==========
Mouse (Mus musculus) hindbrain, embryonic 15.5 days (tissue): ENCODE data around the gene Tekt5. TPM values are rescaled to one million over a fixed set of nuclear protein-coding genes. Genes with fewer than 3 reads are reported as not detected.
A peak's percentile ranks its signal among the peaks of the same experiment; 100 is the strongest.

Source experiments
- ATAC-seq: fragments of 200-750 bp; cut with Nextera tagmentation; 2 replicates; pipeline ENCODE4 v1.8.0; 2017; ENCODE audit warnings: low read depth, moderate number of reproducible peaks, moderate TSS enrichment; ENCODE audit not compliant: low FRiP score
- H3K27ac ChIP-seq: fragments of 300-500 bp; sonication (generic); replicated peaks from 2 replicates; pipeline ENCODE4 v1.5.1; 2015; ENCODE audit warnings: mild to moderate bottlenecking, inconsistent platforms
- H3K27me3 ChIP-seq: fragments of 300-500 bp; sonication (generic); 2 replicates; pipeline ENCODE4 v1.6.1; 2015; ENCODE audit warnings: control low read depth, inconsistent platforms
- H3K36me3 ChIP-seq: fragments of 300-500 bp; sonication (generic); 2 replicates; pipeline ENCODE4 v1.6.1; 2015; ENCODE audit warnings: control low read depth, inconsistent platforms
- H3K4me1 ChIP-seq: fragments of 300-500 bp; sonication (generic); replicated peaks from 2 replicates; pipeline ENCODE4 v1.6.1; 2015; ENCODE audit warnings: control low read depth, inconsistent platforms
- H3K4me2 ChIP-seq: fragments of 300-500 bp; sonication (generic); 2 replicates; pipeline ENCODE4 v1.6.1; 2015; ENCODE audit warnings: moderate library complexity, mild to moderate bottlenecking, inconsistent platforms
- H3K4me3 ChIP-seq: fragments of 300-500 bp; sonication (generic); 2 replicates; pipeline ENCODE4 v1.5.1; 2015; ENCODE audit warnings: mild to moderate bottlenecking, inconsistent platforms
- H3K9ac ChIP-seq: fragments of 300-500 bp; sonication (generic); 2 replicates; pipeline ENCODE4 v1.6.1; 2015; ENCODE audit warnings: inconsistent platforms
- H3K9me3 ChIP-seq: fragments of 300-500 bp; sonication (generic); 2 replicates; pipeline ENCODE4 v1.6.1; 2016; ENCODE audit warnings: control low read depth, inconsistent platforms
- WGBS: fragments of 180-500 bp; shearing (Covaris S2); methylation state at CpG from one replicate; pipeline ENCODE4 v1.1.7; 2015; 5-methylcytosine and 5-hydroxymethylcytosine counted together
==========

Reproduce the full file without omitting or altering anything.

Mouse (Mus musculus) hindbrain, embryonic 15.5 days (tissue): ENCODE data around the gene Tekt5. TPM values are rescaled to one million over a fixed set of nuclear protein-coding genes. Genes with fewer than 3 reads are reported as not detected.
A peak's percentile ranks its signal among the peaks of the same experiment; 100 is the strongest.

Source experiments
- ATAC-seq: fragments of 200-750 bp; cut with Nextera tagmentation; 2 replicates; pipeline ENCODE4 v1.8.0; 2017; ENCODE audit warnings: low read depth, moderate number of reproducible peaks, moderate TSS enrichment; ENCODE audit not compliant: low FRiP score
- H3K27ac ChIP-seq: fragments of 300-500 bp; sonication (generic); replicated peaks from 2 replicates; pipeline ENCODE4 v1.5.1; 2015; ENCODE audit warnings: mild to moderate bottlenecking, inconsistent platforms
- H3K27me3 ChIP-seq: fragments of 300-500 bp; sonication (generic); 2 replicates; pipeline ENCODE4 v1.6.1; 2015; ENCODE audit warnings: control low read depth, inconsistent platforms
- H3K36me3 ChIP-seq: fragments of 300-500 bp; sonication (generic); 2 replicates; pipeline ENCODE4 v1.6.1; 2015; ENCODE audit warnings: control low read depth, inconsistent platforms
- H3K4me1 ChIP-seq: fragments of 300-500 bp; sonication (generic); replicated peaks from 2 replicates; pipeline ENCODE4 v1.6.1; 2015; ENCODE audit warnings: control low read depth, inconsistent platforms
- H3K4me2 ChIP-seq: fragments of 300-500 bp; sonication (generic); 2 replicates; pipeline ENCODE4 v1.6.1; 2015; ENCODE audit warnings: moderate library complexity, mild to moderate bottlenecking, inconsistent platforms
- H3K4me3 ChIP-seq: fragments of 300-500 bp; sonication (generic); 2 replicates; pipeline ENCODE4 v1.5.1; 2015; ENCODE audit warnings: mild to moderate bottlenecking, inconsistent platforms
- H3K9ac ChIP-seq: fragments of 300-500 bp; sonication (generic); 2 replicates; pipeline ENCODE4 v1.6.1; 2015; ENCODE audit warnings: inconsistent platforms
- H3K9me3 ChIP-seq: fragments of 300-500 bp; sonication (generic); 2 replicates; pipeline ENCODE4 v1.6.1; 2016; ENCODE audit warnings: control low read depth, inconsistent platforms
- WGBS: fragments of 180-500 bp; shearing (Covaris S2); methylation state at CpG from one replicate; pipeline ENCODE4 v1.1.7; 2015; 5-methylcytosine and 5-hydroxymethylcytosine counted together